MC is generally, a benign and self-limited infection. For the most part, morbidity is caused by temporary adverse cosmetic results. Morbidity is higher in immunocompromised patients because they tend to have more lesions and more widespread infection. Most lesions resolve with no permanent residual skin defect; however, occasional lesions may produce a slightly depressed scar. This may represent deeper skin damage in lesions that were particularly inflammatory or secondarily infected. Involvement of the margin of the eyelids may produce keratoconjunctivitis. No mortality has been associated directly with the MC virus. Highly active anti-retroviral therapy regime in an HIV patient can prevent the MC and simple excision followed by antiviral therapy can manage MC.

We present this study to educate the modes of spread, preventive measures and the various locations affected by MC.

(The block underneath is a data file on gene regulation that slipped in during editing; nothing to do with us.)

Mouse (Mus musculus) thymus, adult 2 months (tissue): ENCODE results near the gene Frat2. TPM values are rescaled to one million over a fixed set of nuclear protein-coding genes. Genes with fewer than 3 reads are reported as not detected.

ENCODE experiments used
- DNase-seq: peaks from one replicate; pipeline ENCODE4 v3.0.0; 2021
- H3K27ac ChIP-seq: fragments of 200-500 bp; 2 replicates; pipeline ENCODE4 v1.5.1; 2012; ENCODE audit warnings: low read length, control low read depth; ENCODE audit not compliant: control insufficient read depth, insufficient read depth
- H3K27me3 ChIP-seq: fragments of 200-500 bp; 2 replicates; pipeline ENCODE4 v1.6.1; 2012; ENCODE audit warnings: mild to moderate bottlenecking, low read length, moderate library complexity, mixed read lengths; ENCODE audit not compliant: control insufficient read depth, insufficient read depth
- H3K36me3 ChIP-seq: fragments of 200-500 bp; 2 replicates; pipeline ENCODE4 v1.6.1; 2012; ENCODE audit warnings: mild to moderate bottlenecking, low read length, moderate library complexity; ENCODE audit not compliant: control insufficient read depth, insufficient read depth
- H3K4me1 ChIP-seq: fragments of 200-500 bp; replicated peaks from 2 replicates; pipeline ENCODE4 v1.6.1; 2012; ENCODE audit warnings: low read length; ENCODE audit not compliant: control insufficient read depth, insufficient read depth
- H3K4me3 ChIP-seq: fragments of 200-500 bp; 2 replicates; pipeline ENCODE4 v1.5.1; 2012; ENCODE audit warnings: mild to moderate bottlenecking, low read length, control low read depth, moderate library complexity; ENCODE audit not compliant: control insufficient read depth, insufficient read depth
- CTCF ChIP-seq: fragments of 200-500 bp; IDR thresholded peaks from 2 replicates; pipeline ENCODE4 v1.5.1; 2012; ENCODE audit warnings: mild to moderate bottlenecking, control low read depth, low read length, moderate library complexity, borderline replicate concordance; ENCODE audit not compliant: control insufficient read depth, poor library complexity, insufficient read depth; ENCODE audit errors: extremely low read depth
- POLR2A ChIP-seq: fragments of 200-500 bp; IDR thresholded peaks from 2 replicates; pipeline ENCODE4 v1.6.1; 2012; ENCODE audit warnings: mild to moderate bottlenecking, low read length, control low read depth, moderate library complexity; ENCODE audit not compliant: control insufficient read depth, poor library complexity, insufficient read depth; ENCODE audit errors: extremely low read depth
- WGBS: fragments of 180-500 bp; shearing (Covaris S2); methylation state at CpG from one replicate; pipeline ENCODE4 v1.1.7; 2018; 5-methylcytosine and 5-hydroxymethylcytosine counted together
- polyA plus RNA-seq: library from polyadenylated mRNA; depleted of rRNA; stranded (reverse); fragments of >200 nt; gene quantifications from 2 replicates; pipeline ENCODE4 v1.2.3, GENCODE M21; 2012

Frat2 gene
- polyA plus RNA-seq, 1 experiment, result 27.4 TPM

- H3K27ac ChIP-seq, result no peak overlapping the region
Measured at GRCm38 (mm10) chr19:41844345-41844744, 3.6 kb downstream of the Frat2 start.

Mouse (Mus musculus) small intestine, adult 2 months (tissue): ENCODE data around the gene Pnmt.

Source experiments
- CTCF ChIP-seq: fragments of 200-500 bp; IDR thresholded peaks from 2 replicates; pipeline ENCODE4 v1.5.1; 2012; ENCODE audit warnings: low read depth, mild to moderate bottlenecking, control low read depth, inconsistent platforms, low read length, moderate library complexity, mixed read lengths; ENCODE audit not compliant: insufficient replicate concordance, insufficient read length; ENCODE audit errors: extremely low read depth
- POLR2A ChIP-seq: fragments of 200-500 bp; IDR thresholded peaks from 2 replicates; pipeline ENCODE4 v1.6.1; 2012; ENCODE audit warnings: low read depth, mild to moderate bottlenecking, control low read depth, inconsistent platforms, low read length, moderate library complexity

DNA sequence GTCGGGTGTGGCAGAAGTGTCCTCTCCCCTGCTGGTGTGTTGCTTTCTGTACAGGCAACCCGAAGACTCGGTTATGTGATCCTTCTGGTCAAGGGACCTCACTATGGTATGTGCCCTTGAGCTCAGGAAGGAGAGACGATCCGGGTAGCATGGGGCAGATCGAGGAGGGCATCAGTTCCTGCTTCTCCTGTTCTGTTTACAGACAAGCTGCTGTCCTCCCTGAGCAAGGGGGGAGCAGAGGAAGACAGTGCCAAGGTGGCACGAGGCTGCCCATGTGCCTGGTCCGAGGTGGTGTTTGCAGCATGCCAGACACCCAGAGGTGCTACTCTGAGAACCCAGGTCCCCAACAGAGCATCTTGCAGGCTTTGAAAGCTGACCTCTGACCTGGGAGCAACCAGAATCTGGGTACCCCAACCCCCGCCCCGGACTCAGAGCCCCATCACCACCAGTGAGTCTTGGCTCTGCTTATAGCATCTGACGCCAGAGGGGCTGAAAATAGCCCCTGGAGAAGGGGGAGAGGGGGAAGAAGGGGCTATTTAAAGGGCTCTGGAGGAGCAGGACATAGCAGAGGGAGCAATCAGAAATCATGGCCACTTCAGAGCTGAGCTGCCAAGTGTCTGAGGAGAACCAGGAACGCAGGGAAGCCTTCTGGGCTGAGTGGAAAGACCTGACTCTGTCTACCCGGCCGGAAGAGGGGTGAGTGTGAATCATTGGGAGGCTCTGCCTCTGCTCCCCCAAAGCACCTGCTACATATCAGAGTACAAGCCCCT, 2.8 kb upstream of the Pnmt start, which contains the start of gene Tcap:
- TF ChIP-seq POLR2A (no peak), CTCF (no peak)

References

1Bateman F. Molluscum contagiosum. In: Shelley WB, Crissey JT, editors. Classics in Dermatology. Springfield, IL: Charles C Thomas; 1953. p. 20.
2Fenner F. Poxviruses. In: Fields BN, Knipe DM, editors. Virology. 2 nd ed. New York: Raven Press; 1990.
3Moss B. Poxviridae and their replication. In: Fields BN, Knipe DM, Melnick JL, editors. Virology. 2 nd ed. New York: Raven Press; 1990.
4Dhar S, Jain S, Verma G, Tanwar RK. Disseminated and atypical molluscum contagiosum in an AIDS patient. Indian J Dermatol Venereol Leprol 1996;62:331-2.
5Janniger CK, Schwartz RA. Molluscum contagiosum in children. Cutis 1993;52:194-6.
6Bateman F. Molluscum contagiosum. In: Shelley WB, Crissey JT, editors. Classics in Dermatology. Springfield, IL: Charles C Thomas Publisher Ltd.; 1953. p. 20.
7Parr RP, Burnett JW, Garon CF. Ultrastructural characterization of the Molluscum contagiosum virus genome. Virology 1977;81:247-56.